CDC: Hospital infections mostly down, but two states are outliers

HHS releases 9-point HAI-reduction plan

For the first time, CDC has issued state-by-state breakdowns of central line-associated bloodstream infections (CLABSIs), finding that only hospitals in Arizona and Delaware saw a significant increase in infections.

CDC report: CLABSI rates dropped by 32% in 2010 
The report—which analyzed National Healthcare Safety Network data—found that:

  • CLABSI rates overall declined by 32%;
  • Surgical-site infection (SSI) rates declined by 8%; and
  • Catheter-associated urinary tract infection (UTI) rates dropped by 6%.

CDC's Scott Fridkin attributed the HAI reduction to national and state prevention efforts. According to MedPage Today, more than 20 states now mandate CLABSI and SSI reporting for all acute care hospitals and the number of hospitals reporting CLABSI data increased by 50% from 2009 to 2010.

"While our work must continue so that hospitals become even safer, this is clear evidence that care is improving," said American Hospital Association President and CEO Rich Umbdenstock.

The report found significant variation in states' infection control efforts and results. In response, CDC Director Thomas Frieden called for "a comprehensive approach for tackling infections in the nation's health care facilities, as patients can seek care from a variety of locations and move between health care facilities."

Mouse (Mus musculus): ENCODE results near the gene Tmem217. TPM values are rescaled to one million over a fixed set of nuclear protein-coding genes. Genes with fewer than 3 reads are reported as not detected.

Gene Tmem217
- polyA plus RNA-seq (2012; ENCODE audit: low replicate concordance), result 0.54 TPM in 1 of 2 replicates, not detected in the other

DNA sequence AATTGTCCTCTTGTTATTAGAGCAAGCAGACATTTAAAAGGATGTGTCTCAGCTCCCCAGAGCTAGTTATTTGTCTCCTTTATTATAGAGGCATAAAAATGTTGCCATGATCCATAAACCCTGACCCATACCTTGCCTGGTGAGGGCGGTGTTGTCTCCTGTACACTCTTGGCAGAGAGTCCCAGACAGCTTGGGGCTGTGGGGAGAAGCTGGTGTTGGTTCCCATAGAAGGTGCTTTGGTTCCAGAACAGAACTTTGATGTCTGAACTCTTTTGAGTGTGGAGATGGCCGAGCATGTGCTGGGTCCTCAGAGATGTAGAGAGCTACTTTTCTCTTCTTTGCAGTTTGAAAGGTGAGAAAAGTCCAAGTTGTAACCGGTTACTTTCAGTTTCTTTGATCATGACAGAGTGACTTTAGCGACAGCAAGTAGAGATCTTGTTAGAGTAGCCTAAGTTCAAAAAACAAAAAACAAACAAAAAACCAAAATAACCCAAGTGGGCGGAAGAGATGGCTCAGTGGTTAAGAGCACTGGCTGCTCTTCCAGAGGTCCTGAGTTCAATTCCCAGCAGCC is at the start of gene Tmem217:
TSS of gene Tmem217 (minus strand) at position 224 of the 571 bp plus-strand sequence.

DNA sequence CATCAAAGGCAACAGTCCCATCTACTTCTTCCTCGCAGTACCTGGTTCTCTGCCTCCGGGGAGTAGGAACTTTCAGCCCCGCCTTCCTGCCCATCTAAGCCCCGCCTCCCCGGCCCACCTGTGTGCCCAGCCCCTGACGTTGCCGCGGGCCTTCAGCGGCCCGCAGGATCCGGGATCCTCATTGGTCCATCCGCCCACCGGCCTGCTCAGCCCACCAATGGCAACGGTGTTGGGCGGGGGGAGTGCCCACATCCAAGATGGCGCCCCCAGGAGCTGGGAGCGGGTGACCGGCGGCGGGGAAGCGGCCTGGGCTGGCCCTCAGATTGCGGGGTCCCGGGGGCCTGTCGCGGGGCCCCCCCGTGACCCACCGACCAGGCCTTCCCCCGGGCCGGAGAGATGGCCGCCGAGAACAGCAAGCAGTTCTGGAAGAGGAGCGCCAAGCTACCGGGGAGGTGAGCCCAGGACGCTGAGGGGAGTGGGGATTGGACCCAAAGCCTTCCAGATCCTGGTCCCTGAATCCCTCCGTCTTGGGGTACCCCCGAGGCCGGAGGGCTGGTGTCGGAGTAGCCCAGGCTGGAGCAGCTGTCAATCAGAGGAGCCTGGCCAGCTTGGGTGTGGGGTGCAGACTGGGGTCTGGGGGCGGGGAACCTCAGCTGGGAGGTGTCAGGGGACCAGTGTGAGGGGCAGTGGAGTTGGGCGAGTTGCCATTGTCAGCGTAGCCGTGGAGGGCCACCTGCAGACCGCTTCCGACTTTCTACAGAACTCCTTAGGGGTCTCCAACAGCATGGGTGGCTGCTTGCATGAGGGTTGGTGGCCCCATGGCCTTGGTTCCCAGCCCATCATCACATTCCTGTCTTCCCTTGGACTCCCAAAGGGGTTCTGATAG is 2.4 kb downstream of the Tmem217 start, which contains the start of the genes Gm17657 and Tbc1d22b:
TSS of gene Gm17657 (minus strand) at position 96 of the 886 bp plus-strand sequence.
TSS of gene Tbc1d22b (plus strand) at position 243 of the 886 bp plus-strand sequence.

• The Journey to Zero , one of the most popular studies in the Advisory Board's history, offers nine best practices to curb preventable infections.

HHS releases action plan to further reduce HAIs
HHS this week updated its action plan to reduce HAI rates.

The plan calls for another 50% reduction in CLABSIs and 25% reduction in UTIs and SSIs. It also aims for 100% adherence to central line insertion best practices, a 30% reduction in Clostridium difficile infections, and a 50% reduction in Methicillin-resistant Staphylococcus aureus infections.

According to Modern Healthcare, the action plan emphasizes the importance of health IT to effectively monitor HAIs.

The plan states, "Advances in IT, harmonization of disparate data standards, incentive programs designed to promote the meaningful use of electronic health records and capabilities to connect with and integrate multiple types and sources all provide opportunities to enhance national capacity to monitor, measure and prevent the occurrence of HAIs."

The plan will be published in the Federal Register next week and be available for public comment (Beasley, Reuters, 4/19; McKinney, Modern Physician, 4/19 [subscription required]; Walsh, MedPage Today, 4/19; CQ HealthBeat, 4/19 [subscription required]; McKinney, Modern Healthcare, 4/19 [subscription required]; AHA News, 4/19).

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